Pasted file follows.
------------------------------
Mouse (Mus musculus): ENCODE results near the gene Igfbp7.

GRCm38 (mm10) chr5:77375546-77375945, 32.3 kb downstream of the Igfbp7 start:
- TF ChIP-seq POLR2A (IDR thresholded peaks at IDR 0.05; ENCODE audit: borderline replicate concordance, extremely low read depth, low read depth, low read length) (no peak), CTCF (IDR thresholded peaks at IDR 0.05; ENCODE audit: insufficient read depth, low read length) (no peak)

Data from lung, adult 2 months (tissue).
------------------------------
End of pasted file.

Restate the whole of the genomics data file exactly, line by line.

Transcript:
Mouse (Mus musculus): ENCODE results near the gene Igfbp7.

GRCm38 (mm10) chr5:77375546-77375945, 32.3 kb downstream of the Igfbp7 start:
- TF ChIP-seq POLR2A (IDR thresholded peaks at IDR 0.05; ENCODE audit: borderline replicate concordance, extremely low read depth, low read depth, low read length) (no peak), CTCF (IDR thresholded peaks at IDR 0.05; ENCODE audit: insufficient read depth, low read length) (no peak)

Data from lung, adult 2 months (tissue).